The first goaltender comes off the board here and it's a need that's been a problem every year in Tampa Bay. While Subban may be taken by Chicago at No. 18 or maybe with Tampa's other first-round pick, I see him being taken here, so Tampa can select someone who's ready to help them right away. Subban is smaller than most goalies, but is agile and has great reflexes. He has his faults, including his rebound control and is beaten high often due to his smaller scale. No young goaltender is perfect though, so Subban will need further development and the Lightning will have to be patient. This is a need they must address because they can't rely on 42-year-old Dwayne Roloson forever.


    20 - Philadelphia Flyers: Derrick Pouliot, D (Portland, OHL)

    The Flyers have only taken three defensemen with their last 12 draft picks, with none of those coming before the fourth round. Chris Pronger's career may be over due to post-concussion symptoms and Philly is ridiculously deep up front. They have to grab a blue-liner and Pouliot fits the bill here. Pouliot can handle the puck well and will be capable of running the power play within a few years. He finished with 11 goals and 48 assists this past season in Portland. He'd have the weapons around him in Philly to be successful.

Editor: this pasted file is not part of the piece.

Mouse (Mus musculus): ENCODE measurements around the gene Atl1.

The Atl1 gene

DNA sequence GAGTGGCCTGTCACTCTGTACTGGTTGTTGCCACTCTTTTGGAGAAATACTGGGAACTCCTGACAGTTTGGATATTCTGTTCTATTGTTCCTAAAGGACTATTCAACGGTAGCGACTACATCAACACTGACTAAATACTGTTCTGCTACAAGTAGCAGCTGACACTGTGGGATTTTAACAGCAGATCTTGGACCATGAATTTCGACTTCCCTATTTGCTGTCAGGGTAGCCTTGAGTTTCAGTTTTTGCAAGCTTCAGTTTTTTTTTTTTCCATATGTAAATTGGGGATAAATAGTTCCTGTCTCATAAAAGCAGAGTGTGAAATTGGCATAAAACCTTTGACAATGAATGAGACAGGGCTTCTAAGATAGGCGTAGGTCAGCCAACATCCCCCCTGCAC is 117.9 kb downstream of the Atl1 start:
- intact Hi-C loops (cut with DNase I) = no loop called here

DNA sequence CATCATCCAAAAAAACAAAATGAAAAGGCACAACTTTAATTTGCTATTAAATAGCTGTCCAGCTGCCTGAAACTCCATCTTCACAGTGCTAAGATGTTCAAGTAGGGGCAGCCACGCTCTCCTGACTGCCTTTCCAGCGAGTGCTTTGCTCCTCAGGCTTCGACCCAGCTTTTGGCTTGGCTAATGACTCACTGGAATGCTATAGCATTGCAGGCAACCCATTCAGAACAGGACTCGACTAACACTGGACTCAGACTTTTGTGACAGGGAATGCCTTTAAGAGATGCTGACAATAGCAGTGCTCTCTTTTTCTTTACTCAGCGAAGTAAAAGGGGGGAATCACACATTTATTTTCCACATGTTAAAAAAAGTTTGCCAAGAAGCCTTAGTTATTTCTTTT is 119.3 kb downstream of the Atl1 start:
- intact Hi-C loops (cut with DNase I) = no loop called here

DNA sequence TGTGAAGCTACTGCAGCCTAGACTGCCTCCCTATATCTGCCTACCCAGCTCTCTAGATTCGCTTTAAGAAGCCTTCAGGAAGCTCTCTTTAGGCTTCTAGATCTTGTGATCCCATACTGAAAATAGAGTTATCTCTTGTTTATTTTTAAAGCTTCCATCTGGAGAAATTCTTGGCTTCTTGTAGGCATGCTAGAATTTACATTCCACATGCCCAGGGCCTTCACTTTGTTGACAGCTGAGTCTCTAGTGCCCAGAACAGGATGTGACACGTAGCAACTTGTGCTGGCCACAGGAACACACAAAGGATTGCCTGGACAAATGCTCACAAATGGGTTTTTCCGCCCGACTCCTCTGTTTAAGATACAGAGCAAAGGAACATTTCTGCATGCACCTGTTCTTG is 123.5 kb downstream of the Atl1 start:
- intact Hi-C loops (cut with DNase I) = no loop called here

Picks 21-25

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    21 - Buffalo Sabres (via NSH): Tom Wilson, LW (Plymouth, OHL)

    The Sabres will be a little more aggressive this year, as they own two first-round picks. After trading Paul Gaustad and Zach Kassian this year, the Sabres will look for more strength at forward with their small team. At 6'4" and 195 pounds, Wilson can play a tough game and can give the Sabres some much needed grit. While he's been a little injury prone, playing 77 of a possible 132 games the past two years, his size and strength may be too much for Buffalo to pass up.